"Your petitioner further alleges that the said imprisonment of the said Kaoru Yamataya by the said Fisher is unlawful; that the said Kaoru Yamataya is not an idiot or an insane person; that she is not a pauper, and is not likely to become a public charge; that she is not suffering from any loathsome disease or any disease, or any dangerous or contageous [sic]disease ; that she has not been convicted of a felony or other infamous crime or misdemeanor involving moral turpitude; that she did not come to the United States in violation of the contract labor laws passed by Congress, or in violation of any law of the United States relative to the exclusion of aliens, and that the said Kaoru Yamataya is lawfully within the United States and is entitled to remain therein." 

The Writ of Habeas Corpus issued on behalf of Kaoru. (NARA)

Upon their initial arrest by Inspector Fisher, Koaru and Masataro had provided statements. The signed accounts were highly personal and incriminating and, of course, were used against them in a court of law.

Masataro confessed to having a wife in Spokane who "did immoral business," to having no home of his own in the United States, and that neither he nor Kaoru had much in the way of money. Perhaps most damning, he admitted that he and Kaoru had shared a bunk on the ship coming over and had continued to share a bed in the boarding house where they were found:

"We had one room, one bed in the room. I and the girl occupied the same bed four nights, in the same room where Inspector Fisher found me this morning. When found I was in my Japanese dressing clothes, the girl was in the same [room? condition?], undressed and in her night clothes. I know that she is in the family way...I put my hands under her clothes this morning and assisted her to dress." (Statement of Masataro Yamataya to Custom House, Port of Seattle, July 15, 1901)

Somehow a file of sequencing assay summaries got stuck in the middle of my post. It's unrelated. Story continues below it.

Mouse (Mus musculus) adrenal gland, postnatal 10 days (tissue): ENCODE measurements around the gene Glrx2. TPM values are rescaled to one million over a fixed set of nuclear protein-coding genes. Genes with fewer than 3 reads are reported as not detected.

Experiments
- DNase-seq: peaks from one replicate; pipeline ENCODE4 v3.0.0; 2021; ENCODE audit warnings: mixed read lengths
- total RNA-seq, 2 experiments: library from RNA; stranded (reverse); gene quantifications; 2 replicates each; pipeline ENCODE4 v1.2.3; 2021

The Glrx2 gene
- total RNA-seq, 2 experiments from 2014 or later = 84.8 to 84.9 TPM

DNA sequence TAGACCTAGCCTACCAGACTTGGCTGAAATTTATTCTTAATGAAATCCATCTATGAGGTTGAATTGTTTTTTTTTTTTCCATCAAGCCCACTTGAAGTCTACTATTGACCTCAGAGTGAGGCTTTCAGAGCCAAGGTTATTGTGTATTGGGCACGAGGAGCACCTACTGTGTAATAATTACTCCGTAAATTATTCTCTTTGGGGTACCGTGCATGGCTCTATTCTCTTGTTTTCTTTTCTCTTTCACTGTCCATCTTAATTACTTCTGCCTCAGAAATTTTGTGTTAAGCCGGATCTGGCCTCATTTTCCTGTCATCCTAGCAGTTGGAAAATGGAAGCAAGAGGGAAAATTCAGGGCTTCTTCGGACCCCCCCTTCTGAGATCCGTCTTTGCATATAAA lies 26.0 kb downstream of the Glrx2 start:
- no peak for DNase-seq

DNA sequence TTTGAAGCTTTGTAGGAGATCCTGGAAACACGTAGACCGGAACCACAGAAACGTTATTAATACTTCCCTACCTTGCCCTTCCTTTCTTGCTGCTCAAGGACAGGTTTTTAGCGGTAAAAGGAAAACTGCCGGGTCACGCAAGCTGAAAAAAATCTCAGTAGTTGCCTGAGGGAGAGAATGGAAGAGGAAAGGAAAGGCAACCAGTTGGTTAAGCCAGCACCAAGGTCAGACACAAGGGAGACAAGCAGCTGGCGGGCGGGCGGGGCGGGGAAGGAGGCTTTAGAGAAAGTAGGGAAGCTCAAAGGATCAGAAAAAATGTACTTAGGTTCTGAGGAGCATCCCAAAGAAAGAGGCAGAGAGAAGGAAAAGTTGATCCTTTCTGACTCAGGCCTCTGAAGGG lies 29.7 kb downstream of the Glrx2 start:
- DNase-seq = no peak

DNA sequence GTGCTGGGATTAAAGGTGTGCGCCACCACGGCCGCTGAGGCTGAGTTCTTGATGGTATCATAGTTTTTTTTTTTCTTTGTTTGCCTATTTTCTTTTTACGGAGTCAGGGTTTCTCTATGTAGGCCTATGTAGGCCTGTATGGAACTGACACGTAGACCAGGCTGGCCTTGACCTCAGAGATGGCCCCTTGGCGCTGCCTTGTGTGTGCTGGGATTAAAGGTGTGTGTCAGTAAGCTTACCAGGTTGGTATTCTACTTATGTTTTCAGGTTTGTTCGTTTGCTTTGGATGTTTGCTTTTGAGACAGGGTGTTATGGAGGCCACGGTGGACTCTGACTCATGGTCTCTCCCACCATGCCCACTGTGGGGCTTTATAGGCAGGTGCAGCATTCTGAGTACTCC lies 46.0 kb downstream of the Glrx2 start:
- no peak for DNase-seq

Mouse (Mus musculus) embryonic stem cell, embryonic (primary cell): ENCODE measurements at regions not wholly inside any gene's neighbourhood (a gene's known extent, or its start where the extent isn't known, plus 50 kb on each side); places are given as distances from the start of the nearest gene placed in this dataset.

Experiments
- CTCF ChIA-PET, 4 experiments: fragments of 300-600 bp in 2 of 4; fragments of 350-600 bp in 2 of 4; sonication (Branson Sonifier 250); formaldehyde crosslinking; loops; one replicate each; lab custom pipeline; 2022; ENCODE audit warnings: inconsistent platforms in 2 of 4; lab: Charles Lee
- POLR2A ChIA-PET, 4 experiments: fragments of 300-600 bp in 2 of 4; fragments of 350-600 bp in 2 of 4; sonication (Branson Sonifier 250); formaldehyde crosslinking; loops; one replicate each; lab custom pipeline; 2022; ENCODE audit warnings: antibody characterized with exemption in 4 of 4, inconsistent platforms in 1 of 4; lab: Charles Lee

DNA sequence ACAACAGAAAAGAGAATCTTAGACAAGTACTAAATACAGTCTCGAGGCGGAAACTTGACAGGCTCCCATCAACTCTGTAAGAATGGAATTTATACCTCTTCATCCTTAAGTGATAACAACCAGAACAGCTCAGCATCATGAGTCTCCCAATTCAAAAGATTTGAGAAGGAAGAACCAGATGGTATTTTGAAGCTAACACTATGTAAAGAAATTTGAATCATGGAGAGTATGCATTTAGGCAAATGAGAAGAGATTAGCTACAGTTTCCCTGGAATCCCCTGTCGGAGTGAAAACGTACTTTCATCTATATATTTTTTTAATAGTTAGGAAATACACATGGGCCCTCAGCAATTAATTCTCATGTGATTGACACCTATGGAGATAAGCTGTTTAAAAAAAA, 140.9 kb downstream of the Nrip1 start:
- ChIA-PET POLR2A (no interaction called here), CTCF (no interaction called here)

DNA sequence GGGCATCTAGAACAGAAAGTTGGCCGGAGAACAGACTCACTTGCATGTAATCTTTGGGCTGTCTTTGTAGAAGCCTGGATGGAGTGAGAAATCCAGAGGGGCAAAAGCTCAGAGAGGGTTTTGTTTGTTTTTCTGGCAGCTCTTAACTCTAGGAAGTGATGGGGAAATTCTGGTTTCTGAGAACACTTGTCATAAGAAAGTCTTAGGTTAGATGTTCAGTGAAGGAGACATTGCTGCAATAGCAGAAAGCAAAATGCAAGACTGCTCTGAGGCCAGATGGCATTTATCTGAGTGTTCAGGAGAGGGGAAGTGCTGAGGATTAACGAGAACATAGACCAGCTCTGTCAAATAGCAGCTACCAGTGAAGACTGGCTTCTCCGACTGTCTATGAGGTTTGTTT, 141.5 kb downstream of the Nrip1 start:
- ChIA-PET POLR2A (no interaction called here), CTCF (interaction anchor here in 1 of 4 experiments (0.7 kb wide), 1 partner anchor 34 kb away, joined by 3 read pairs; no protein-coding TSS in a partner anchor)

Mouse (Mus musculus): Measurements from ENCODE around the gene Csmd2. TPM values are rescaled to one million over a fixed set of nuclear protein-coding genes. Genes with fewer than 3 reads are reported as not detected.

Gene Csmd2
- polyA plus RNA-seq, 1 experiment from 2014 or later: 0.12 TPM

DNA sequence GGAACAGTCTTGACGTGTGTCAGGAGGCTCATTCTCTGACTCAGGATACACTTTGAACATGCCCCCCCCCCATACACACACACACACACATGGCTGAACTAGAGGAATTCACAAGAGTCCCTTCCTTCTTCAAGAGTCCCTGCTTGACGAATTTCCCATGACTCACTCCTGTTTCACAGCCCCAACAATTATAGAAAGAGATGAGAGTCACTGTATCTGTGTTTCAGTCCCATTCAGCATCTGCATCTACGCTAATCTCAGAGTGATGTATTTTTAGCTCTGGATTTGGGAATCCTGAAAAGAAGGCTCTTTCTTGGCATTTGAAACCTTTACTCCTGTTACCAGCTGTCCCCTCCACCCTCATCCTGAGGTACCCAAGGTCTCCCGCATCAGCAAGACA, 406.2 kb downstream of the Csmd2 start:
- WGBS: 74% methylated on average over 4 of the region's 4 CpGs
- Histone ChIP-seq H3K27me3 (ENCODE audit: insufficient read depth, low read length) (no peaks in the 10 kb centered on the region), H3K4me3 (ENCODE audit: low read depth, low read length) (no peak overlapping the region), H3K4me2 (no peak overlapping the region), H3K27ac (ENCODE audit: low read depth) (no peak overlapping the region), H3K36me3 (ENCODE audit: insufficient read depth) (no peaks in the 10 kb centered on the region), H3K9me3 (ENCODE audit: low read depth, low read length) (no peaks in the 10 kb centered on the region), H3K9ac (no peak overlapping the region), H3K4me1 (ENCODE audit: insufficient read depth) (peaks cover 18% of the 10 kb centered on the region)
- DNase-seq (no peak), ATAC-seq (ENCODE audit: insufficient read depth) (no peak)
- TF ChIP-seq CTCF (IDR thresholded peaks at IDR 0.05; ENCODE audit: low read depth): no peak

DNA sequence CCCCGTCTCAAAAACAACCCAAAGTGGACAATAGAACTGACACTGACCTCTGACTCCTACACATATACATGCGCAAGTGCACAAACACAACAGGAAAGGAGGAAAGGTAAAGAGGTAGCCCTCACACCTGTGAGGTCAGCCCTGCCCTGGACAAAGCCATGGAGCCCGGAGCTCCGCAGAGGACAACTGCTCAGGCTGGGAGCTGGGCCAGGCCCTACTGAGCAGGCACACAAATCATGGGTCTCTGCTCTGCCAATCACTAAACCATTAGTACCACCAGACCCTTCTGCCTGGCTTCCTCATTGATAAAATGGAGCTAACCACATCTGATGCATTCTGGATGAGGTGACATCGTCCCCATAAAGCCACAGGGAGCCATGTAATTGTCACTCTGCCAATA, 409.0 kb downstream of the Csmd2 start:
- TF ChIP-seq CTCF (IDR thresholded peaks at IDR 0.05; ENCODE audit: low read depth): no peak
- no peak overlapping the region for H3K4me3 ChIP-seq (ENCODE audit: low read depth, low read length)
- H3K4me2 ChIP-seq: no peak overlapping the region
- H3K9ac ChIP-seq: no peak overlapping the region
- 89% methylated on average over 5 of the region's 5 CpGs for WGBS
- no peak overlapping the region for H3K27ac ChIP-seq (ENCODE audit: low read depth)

Masataro goes on to state that he had planned to place Kaoru with the Japanese YMCA in Seattle.

Kaoru's statement echoes that of the man she calls her uncle, adding that she shared the ship's bunk with both him and another "relation." She goes on to state:
"I have no money. I had none when I came here. A Japanese man got me in the family way in Nagasaki, Japan." (Statement of Kaoru Yamataya to Custom House, Port of Seattle, July 15, 1901)
The statements agree that Masataro paid Kaoru's passage to the United States, a key element for a charge of human trafficking.

Kaoru's statement is signed with Japanese characters. What appears to be the signature of another Japanese individual (Chary Nasake?) may be that of the translator. Masataro appears to have signed his own statement in English transliteration. Both statements are clearly written in the hand of Inspector Fisher, as deduced by his own signatures on the documents.